The French 75 is a cocktail held in high regard by many cocktail enthusiasts. The cocktail's origins are somewhat disputed, but it is widely believed to have been created in the early 20th century, around the time of World War I. The Blackberry-Thyme variation adds a fruity and herbal twist to this classic. It's a perfect cocktail for those who enjoy a balance of sweet and sour flavors, with a hint of herbal complexity.
The Blackberry-Thyme French 75 is a delightfully balanced cocktail. The sweet, tart flavor of blackberries is complemented by the earthy, aromatic thyme. The gin adds a juniper-forward botanical flavor, and the champagne gives it a bubbly, crisp finish.
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Blackberry-Thyme French 75 - Rosé Edition
- Substitute Champagne with Rosé Sparkling Wine
- Add a splash of Crème de Cassis for a deeper berry color and flavor
The rosé and Crème de Cassis add a lush, romantic twist to the original, perfect for a summer evening under the stars. The berry notes will be richer, with a flirtatious pink hue that screams 'love at first sip'.
Elderflower-Thyme French 75
- Replace simple syrup with Elderflower Liqueur
Bright, floral, and sophisticated, the elderflower adds an enchanting fragrance. This version whispers secrets of blooming gardens in spring, and your taste buds might just fall in love all over again.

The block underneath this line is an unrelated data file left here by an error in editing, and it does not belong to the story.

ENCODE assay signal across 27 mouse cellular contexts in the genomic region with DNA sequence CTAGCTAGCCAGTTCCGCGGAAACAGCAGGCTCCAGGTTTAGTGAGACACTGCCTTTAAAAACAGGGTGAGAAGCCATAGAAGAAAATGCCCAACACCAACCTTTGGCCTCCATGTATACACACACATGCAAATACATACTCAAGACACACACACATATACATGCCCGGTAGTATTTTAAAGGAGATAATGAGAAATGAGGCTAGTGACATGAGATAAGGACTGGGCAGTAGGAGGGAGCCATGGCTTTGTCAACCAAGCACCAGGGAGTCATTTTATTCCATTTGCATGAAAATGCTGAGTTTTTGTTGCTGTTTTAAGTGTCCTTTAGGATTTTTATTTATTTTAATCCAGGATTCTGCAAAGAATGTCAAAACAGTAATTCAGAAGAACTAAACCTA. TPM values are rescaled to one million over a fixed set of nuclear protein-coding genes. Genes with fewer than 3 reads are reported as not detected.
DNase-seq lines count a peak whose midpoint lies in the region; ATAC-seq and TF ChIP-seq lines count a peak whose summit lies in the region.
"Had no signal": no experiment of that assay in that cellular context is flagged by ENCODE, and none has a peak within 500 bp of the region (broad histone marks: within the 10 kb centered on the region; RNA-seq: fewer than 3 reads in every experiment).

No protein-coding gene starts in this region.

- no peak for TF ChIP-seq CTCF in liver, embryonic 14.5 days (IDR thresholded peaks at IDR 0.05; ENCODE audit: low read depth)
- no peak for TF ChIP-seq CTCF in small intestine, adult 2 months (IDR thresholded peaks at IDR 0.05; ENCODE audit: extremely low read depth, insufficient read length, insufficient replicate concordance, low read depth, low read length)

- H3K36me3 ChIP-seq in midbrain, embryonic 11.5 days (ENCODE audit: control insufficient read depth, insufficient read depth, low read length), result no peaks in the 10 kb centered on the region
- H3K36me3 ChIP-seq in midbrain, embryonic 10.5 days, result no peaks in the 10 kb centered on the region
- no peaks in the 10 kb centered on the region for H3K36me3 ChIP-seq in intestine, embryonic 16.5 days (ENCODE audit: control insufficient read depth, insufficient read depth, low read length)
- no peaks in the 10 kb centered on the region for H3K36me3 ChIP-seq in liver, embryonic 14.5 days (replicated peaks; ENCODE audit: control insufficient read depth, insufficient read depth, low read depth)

Citrus Rush French 75
- Use a combination of lemon, lime, and orange juice
- Add a hint of ginger for a spicy kick
This twist is a citrus lover's daydream, with a gingery zing that'll make your palate do backflips. Think of it as the original recipe's outgoing cousin who knows how to party.
Why is this cocktail called French 75?
The cocktail is named the French 75 in tribute to the 75mm field gun used by French soldiers in WWI. The cocktail is said to have such a kick that it felt like being shelled with the powerful gun.
Can I make a non-alcoholic version of this cocktail?
Yes, you can make a non-alcoholic version of this cocktail by replacing the gin with a non-alcoholic gin alternative, and the champagne with a non-alcoholic sparkling wine.
Why are the blackberries muddled rather than blended?
Muddling the blackberries helps to release their flavor into the drink without making the cocktail too cloudy or pulpy, which blending might do.
Can I use frozen blackberries?
Yes, you can use frozen blackberries however fresh blackberries typically give a more fresh and potent flavor.
Are there any other herbs that could be used in place of thyme?
Other herbs like rosemary or basil could also work in this cocktail, but keep in mind it will alter the flavor profile.